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The Not-So-Hidden Secret of the Wedding at Cana

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Giotto and the secret of the Marriage at Cana. By Massimo Introvigne In these times, in which we are talking again about Dan Brown, it is worth remembering that, besides the nonsense of the American novelist, Christian art and literature are filled with symbols, secrets and mysteries. Sometimes, in a symbolic way, works of art provide an explanation of the truth of faith according to codes that we have now lost but were understandable to the people who lived at the time of the artists; and sometimes they reveal legends, which are not the truth of the faith — and often they’re not even true — but, compared to Dan Brown, they have at least the merit of a long tradition. An interesting example is the panel of the Wedding at Cana, from the series of frescoes by the Italian painter Giotto (ca.1267-1337) in the Scrovegni's Chapel in Padua, Italy. It is a series of frescoes that we all presumed to know, but which turned out to be an inexhaustible mine of hidde

The St. Petersburg Ecumenical Council.

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When Salvador Dalí painted Vatican II.   By Massimo Introvigne. (Translated from Italian by L. Pavese). I was in St. Petersburg, Florida (U.S.A.) for a convention, and I had the opportunity to visit the new futuristic venue of the Dalí Museum , designed by Yann Weymouth. Actually, the fantastic shape of the building probably functions to protect the museum from the frequent hurricanes, since it is built dangerously close to the ocean. Other than the artist’s collection in his house-turned-museum in Figueres, Catalonia, St. Petersburg’s is the largest collection of works by Salvador Dalí in the world - 96 oil paintings, sculptures and various other objects. The collection, which belonged to plastics magnate and Dalí’s friend, Albert Reynolds Morse (1914-2000), arrived in Florida in 1982 when the billionaire, hounded by tax collectors, was forced to dispose of it. The new museum was inaugurated in 2011. The great merit of the St. Petersburg’s museum consists in presen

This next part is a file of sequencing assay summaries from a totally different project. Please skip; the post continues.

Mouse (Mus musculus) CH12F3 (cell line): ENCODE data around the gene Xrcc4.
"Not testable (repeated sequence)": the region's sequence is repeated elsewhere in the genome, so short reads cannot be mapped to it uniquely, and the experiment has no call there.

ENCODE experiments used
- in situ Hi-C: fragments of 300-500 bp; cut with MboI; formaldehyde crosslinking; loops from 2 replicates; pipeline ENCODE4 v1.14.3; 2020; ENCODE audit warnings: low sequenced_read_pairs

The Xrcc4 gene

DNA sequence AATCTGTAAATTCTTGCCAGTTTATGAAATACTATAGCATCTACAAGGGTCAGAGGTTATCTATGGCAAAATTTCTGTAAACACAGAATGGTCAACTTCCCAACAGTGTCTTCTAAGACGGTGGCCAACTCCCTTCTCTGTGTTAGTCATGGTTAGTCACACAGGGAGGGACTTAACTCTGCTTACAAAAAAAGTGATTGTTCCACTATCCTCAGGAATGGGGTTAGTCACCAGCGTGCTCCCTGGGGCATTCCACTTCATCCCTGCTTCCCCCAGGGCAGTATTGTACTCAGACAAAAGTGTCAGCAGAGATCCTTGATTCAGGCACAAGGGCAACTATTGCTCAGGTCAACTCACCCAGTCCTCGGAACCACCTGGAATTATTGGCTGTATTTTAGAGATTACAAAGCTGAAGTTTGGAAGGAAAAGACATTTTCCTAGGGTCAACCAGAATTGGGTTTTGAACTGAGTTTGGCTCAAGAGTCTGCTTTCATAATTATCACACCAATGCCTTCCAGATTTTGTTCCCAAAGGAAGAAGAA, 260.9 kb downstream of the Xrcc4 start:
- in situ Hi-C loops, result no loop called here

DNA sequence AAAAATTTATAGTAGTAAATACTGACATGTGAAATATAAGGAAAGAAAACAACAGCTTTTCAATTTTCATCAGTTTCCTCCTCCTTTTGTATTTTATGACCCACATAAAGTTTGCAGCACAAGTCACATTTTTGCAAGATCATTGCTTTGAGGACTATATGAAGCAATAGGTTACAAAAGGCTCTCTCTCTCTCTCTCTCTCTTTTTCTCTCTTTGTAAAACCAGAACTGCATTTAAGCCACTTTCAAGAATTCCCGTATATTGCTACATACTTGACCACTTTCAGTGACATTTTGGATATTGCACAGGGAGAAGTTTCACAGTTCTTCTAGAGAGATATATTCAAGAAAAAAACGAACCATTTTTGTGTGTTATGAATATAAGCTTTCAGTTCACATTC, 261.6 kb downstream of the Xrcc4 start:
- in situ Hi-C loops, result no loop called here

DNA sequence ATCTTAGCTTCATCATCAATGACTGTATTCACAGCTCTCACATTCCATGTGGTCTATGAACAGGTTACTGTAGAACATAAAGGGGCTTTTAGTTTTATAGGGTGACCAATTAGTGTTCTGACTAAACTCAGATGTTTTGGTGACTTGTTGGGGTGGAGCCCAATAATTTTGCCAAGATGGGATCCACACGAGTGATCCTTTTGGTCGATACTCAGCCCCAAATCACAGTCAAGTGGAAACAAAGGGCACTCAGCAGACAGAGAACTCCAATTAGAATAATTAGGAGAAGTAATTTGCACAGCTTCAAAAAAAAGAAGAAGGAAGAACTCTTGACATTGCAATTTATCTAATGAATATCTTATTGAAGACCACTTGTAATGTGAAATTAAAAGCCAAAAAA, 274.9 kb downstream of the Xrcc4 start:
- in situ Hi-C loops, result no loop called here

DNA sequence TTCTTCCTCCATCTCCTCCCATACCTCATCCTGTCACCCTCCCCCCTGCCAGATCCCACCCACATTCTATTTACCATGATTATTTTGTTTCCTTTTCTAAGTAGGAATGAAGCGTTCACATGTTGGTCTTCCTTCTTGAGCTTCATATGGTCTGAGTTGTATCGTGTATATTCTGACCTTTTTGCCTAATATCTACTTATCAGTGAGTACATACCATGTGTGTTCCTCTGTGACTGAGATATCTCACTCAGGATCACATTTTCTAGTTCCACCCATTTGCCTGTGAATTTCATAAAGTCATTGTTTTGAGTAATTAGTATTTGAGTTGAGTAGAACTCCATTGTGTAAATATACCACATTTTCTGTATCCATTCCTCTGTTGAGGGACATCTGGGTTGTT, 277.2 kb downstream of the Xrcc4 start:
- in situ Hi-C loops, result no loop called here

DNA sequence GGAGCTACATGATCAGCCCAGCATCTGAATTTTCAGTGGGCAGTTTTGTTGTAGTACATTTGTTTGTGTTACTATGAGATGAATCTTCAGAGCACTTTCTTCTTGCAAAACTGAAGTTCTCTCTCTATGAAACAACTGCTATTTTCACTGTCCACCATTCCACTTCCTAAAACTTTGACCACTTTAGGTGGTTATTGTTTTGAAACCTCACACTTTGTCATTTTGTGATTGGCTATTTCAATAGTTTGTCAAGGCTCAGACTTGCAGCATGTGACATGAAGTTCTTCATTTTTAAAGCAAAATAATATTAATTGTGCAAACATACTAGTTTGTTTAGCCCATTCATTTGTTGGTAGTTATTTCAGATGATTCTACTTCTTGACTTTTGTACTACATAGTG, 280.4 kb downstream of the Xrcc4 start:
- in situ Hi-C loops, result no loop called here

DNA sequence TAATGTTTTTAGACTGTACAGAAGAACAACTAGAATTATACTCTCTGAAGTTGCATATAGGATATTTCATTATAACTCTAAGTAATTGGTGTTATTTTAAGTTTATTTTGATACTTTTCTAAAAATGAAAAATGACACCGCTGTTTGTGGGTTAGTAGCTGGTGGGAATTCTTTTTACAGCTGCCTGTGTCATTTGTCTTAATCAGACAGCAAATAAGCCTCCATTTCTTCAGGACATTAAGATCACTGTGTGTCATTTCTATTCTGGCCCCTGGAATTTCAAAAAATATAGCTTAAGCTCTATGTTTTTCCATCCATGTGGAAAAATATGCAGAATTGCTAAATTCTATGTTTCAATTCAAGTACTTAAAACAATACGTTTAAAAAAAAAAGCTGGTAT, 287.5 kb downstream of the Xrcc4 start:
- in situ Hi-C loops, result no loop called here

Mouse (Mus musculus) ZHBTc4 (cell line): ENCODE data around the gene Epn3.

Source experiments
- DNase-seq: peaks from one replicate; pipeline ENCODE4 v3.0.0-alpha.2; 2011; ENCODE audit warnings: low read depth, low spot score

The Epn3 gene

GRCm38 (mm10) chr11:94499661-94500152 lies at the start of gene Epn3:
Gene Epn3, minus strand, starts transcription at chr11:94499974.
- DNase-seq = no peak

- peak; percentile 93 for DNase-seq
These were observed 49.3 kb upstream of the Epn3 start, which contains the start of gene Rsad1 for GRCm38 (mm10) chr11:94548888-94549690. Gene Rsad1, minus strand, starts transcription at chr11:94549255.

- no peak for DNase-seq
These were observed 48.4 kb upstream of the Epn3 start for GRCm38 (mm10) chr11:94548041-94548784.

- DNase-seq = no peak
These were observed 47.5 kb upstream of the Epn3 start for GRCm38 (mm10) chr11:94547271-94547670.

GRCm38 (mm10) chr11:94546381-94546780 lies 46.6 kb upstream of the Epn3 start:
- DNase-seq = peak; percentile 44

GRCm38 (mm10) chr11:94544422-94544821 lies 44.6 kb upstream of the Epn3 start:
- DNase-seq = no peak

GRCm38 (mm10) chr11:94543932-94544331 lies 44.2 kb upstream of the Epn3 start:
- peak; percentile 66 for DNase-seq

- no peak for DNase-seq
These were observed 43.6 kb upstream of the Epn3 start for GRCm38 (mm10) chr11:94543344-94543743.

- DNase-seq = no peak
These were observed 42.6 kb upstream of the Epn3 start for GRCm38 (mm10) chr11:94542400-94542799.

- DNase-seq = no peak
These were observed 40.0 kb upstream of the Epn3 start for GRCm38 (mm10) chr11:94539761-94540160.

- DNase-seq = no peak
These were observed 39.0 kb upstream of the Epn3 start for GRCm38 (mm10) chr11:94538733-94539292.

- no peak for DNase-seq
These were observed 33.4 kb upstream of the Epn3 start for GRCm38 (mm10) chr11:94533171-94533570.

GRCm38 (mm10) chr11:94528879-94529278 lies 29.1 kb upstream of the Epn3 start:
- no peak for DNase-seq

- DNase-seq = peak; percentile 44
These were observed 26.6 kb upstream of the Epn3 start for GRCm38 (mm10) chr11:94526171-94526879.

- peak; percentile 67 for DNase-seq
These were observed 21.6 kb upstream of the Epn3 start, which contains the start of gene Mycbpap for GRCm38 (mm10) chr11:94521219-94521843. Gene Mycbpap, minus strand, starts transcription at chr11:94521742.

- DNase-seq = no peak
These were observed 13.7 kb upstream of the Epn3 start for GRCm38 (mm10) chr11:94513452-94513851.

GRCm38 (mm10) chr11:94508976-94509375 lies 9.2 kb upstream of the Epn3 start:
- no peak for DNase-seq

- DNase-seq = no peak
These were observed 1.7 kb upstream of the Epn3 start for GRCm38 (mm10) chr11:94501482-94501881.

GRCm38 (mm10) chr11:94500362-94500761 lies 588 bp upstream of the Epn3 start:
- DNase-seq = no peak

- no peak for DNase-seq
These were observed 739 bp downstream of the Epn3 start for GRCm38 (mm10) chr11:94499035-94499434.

When Buddhists engaged

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      Although the recent  opening of the first pontifical university in Vietnam is certainly a reason for hope, the Indochinese people's republic remains a country where Catholics are not free to practice their religion, and are subject to many restrictions imposed by the state. A new  religious practices act, that hopefully won't be even more oppressive, is due in 2016; but since the reunification of the country under Communist rule in 1975, the law has required  religious groups to obtain a government permission to gather, and forced Catholic priests to undergo state reeducation programs. Of course, that hasn't always been the case. From the end of the 19th century to 1940, when the Japanese occupied the region, French Indochina, even though it was ruled by the enfants of the Revolution,  had actually been  a Catholic bastion  in the continent; and after the war the short lived Republic of South Vietnam was home to a great number of devout Catholics. Many, and t